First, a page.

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Sacred Fictions of Medieval France

Sacred Fictions of Medieval France: Narrative Theology in the Lives of Christ and the Virgin, 1150-1500

MAUREEN BARRY McCANN BOULTON
Series: Gallica
Copyright Date: 2015
Edition: NED - New edition
Published by: Boydell and Brewer,
Pages: 394
https://www.jstor.org/stable/10.7722/j.ctt13wzskm
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  • Book Info
    Sacred Fictions of Medieval France
    Book Description:

    The story of the life of Christ and his mother was told in many texts in various French vernaculars (Anglo-Norman and Old Occitan, as well as Old and Middle French) between the middle of the twelfth century and the end of the fifteenth; there are more than a hundred such texts, extant in at least 400 manuscripts. These "sacred fictions" are the subject of this book. Given that the principal events in the lives of Mary and Jesus were well known to potential audiences, the choice of genre was the most important decision facing a medieval author. The writers of these works made deliberate formal choices which their audiences recognized and which provided one frame of reference for reading them. Professor Boulton here classifies the different lives of Mary and Jesus according to the various narrative forms they take: epic, romance, allegory, chronicle, and meditative text. In addition, because a text's embodiment in its codex reflects how it was encountered by medieval readers, each chapter considers the transmission of the texts, as well as their often radical alteration in different manuscripts when they survive in multiple copies. Maureen Boulton is Professor of French at the University of Notre Dame.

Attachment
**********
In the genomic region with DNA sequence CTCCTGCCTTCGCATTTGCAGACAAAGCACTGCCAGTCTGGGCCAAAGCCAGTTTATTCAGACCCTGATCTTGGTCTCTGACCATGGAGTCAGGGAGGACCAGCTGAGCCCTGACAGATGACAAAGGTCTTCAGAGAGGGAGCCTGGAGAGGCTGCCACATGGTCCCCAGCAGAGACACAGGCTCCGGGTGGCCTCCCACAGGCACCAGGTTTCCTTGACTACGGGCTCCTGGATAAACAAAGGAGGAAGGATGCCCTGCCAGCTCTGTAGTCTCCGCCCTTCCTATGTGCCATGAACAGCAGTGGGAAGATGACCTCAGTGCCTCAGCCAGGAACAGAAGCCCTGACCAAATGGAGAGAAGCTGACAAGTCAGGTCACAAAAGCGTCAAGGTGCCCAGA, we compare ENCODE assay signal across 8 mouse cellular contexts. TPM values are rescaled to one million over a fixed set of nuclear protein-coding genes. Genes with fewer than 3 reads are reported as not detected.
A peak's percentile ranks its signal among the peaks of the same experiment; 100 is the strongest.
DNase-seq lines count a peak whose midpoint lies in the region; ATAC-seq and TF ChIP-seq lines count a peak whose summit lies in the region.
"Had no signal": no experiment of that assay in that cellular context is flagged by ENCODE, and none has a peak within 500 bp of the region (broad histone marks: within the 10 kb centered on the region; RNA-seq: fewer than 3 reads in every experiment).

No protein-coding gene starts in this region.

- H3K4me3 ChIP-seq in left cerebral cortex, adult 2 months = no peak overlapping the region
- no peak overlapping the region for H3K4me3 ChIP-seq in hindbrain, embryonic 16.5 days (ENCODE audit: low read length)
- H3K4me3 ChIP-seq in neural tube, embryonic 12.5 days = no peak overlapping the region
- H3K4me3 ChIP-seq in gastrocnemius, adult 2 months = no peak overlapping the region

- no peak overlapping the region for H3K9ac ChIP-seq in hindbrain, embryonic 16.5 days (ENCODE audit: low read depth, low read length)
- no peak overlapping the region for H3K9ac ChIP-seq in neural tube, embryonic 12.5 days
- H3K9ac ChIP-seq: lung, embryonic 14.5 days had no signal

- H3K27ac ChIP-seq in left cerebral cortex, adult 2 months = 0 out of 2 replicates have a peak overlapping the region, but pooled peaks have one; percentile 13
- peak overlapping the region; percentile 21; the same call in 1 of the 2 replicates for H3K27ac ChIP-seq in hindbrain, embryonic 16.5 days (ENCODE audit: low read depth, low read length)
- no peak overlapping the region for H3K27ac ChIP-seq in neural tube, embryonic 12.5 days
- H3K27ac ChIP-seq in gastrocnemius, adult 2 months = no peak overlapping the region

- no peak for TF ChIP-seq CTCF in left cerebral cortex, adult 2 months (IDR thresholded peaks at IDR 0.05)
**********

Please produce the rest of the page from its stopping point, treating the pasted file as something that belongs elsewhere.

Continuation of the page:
eISBN: 978-1-78204-515-1
    Subjects: Language & Literature

Table of Contents

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  1. Front Matter
    (pp. i-vi)
  2. Table of Contents
    (pp. vii-viii)
  3. ACKNOWLEDGEMENTS
    (pp. ix-x)
  4. ABBREVIATIONS
    (pp. xi-xii)
  5. Introduction
    (pp. 1-20)

    This book presents a general (and preliminary) survey of the many texts which retell the lives of Christ and his mother in various French vernaculars (Anglo-Norman and Old Occitan, as well as Old and Middle French) between the middle of the twelfth century and the second half of the fifteenth century. These texts vary greatly in narrative form (epic, romance, allegory, chronicle, and meditation) and were written both in verse (in the twelfth and thirteenth centuries) and in prose (in the fourteenth and fifteenth). Their popularity with medieval readers may be estimated both from the large number of different texts...